Here's a sampling of High Plains titles on Wyoming and the West: history, outlaws and lawmen, women, poetry, memoirs, and other perspectives of the West. For more information click on the image of the book.
Follow the Boys of Company K to Wyoming during the Civil War.
The inside story of the life of Butch Cassidy.
Poems that will change the way the world looks at women in ranching.
A side of the military you never read about—the official U.S. Army Laundresses.
Did Tom Horn commit the murder of 14-year-old Willie Nickell for which he was hanged?
The story of the horse that became the symbol of Wyoming
A risky living from Indians and explorers.
A road trip for a cause...on a donkey.
“We drove all the way across Wyoming last summer. There’s nothing
Often people who say this have driven through Wyoming via Interstate 80.
The disgruntled tourist have two complaints—monotony and desolation.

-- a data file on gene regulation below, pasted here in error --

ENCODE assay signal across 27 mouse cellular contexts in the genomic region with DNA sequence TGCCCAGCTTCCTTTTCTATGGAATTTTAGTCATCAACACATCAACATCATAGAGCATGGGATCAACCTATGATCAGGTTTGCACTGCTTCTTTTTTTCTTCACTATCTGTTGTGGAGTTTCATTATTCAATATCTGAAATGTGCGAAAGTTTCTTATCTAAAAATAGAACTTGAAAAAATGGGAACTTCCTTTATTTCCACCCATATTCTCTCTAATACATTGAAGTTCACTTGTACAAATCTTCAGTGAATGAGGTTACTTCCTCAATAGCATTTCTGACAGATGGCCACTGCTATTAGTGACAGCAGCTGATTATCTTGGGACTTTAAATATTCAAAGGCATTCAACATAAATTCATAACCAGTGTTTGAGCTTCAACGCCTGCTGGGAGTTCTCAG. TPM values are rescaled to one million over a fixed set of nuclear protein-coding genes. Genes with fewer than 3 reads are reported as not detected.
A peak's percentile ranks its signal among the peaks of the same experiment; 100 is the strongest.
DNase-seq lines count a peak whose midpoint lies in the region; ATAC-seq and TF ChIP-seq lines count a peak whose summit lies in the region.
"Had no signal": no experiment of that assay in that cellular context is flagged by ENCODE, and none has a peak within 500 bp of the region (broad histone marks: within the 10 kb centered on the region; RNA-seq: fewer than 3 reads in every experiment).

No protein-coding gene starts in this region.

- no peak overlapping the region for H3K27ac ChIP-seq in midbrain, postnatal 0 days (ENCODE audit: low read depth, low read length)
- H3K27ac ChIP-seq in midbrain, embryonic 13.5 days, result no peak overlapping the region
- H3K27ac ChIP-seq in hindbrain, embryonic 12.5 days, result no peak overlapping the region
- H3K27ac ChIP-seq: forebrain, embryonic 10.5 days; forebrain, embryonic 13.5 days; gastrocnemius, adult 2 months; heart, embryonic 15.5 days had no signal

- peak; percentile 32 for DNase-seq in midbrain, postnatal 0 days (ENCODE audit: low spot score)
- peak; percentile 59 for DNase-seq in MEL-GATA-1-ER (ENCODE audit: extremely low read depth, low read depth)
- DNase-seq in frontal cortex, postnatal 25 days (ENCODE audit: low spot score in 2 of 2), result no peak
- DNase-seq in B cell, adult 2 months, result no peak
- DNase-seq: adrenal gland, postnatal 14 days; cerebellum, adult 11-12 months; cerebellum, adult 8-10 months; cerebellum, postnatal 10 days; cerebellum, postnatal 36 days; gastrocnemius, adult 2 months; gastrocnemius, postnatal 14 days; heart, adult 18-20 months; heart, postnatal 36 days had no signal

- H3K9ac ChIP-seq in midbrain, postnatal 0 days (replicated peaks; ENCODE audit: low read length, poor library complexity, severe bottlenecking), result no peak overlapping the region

More that Meets the Eye makes traveling across southern Wyoming fun, whether
by car, bus, bicycle, or armchair. If you get bored with the Interstate you
can take an alternate looping route, including a national scenic byway.
If you stay on I-80, you can see archaeological digs, dinosaur fossils, wild
horses, antelope, and a lot of other sights you can’t find just anywhere.
But you won’t come upon many tourist traps: No “chicken feathers
or tomahawks,” to quote anthropologist Chuck Reher.
People give places life. More that Meets the Eye focuses on Wyoming people
who live and work along I-80: miners, ranchers, artists, activists, a race
track owner, a geologist, a service station owner, lawmen, anthropologists,
You can read this book in any order. If you’re in a hurry and you’re
driving from sunrise to moonrise, scan the overviews en route and leave the
interviews to read at your leisure. But you don’t have to be driving
across Wyoming to appreciate what people in this book have to say. You don’t
have to leave home at all.
Mary Ann Trevathan grew up in New York State, attended college in Pennsylvania, then headed West to teach English in a small Wyoming high school. She married a Virginian, lived in Wyoming for eight years, and still spends most summers there. She lives now in Morro Bay California, where she writes freelance articles for magazines and newspapers.
© 2012 High Plains Press
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